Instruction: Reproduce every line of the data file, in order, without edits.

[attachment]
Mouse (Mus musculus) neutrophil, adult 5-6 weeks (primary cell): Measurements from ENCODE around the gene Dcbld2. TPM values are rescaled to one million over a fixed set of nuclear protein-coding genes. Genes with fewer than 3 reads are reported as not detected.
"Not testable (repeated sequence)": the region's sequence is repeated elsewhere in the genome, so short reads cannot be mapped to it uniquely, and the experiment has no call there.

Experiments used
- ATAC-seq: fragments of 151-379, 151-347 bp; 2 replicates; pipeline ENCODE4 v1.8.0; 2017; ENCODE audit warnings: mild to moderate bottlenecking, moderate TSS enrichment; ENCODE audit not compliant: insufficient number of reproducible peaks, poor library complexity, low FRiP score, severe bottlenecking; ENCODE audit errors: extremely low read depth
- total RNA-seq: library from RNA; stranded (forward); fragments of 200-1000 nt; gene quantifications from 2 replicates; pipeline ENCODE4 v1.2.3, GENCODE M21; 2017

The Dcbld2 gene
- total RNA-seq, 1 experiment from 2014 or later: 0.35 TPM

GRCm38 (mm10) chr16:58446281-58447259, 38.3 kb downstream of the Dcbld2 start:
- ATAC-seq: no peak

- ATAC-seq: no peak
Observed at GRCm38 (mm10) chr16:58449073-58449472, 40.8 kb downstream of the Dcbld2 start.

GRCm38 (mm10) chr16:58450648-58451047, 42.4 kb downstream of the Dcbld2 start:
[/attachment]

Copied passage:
Mouse (Mus musculus) neutrophil, adult 5-6 weeks (primary cell): Measurements from ENCODE around the gene Dcbld2. TPM values are rescaled to one million over a fixed set of nuclear protein-coding genes. Genes with fewer than 3 reads are reported as not detected.
"Not testable (repeated sequence)": the region's sequence is repeated elsewhere in the genome, so short reads cannot be mapped to it uniquely, and the experiment has no call there.

Experiments used
- ATAC-seq: fragments of 151-379, 151-347 bp; 2 replicates; pipeline ENCODE4 v1.8.0; 2017; ENCODE audit warnings: mild to moderate bottlenecking, moderate TSS enrichment; ENCODE audit not compliant: insufficient number of reproducible peaks, poor library complexity, low FRiP score, severe bottlenecking; ENCODE audit errors: extremely low read depth
- total RNA-seq: library from RNA; stranded (forward); fragments of 200-1000 nt; gene quantifications from 2 replicates; pipeline ENCODE4 v1.2.3, GENCODE M21; 2017

The Dcbld2 gene
- total RNA-seq, 1 experiment from 2014 or later: 0.35 TPM

GRCm38 (mm10) chr16:58446281-58447259, 38.3 kb downstream of the Dcbld2 start:
- ATAC-seq: no peak

- ATAC-seq: no peak
Observed at GRCm38 (mm10) chr16:58449073-58449472, 40.8 kb downstream of the Dcbld2 start.

GRCm38 (mm10) chr16:58450648-58451047, 42.4 kb downstream of the Dcbld2 start: